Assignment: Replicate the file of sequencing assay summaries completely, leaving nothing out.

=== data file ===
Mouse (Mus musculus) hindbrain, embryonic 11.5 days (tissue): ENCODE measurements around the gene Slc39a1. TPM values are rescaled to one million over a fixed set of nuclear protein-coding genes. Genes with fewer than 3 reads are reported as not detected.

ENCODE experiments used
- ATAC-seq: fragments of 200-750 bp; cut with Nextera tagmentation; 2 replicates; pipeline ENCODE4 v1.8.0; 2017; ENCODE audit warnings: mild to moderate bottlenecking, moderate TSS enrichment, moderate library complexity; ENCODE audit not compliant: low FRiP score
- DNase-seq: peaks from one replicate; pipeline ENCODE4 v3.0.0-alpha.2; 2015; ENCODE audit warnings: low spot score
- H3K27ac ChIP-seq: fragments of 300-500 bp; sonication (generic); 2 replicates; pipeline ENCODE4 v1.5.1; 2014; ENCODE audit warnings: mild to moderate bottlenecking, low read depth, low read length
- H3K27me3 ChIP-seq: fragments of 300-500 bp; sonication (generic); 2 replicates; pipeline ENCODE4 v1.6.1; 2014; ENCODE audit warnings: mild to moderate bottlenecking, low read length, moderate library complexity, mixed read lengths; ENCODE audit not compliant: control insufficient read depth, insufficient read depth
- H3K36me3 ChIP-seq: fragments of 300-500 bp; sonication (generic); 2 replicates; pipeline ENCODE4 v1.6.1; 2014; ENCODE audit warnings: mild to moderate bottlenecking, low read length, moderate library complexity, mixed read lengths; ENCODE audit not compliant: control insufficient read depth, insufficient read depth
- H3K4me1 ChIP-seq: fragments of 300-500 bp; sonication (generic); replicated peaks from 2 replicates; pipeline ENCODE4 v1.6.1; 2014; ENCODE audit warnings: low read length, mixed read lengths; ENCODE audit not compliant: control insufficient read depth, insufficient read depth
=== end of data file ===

Mouse (Mus musculus) hindbrain, embryonic 11.5 days (tissue): ENCODE measurements around the gene Slc39a1. TPM values are rescaled to one million over a fixed set of nuclear protein-coding genes. Genes with fewer than 3 reads are reported as not detected.

ENCODE experiments used
- ATAC-seq: fragments of 200-750 bp; cut with Nextera tagmentation; 2 replicates; pipeline ENCODE4 v1.8.0; 2017; ENCODE audit warnings: mild to moderate bottlenecking, moderate TSS enrichment, moderate library complexity; ENCODE audit not compliant: low FRiP score
- DNase-seq: peaks from one replicate; pipeline ENCODE4 v3.0.0-alpha.2; 2015; ENCODE audit warnings: low spot score
- H3K27ac ChIP-seq: fragments of 300-500 bp; sonication (generic); 2 replicates; pipeline ENCODE4 v1.5.1; 2014; ENCODE audit warnings: mild to moderate bottlenecking, low read depth, low read length
- H3K27me3 ChIP-seq: fragments of 300-500 bp; sonication (generic); 2 replicates; pipeline ENCODE4 v1.6.1; 2014; ENCODE audit warnings: mild to moderate bottlenecking, low read length, moderate library complexity, mixed read lengths; ENCODE audit not compliant: control insufficient read depth, insufficient read depth
- H3K36me3 ChIP-seq: fragments of 300-500 bp; sonication (generic); 2 replicates; pipeline ENCODE4 v1.6.1; 2014; ENCODE audit warnings: mild to moderate bottlenecking, low read length, moderate library complexity, mixed read lengths; ENCODE audit not compliant: control insufficient read depth, insufficient read depth
- H3K4me1 ChIP-seq: fragments of 300-500 bp; sonication (generic); replicated peaks from 2 replicates; pipeline ENCODE4 v1.6.1; 2014; ENCODE audit warnings: low read length, mixed read lengths; ENCODE audit not compliant: control insufficient read depth, insufficient read depth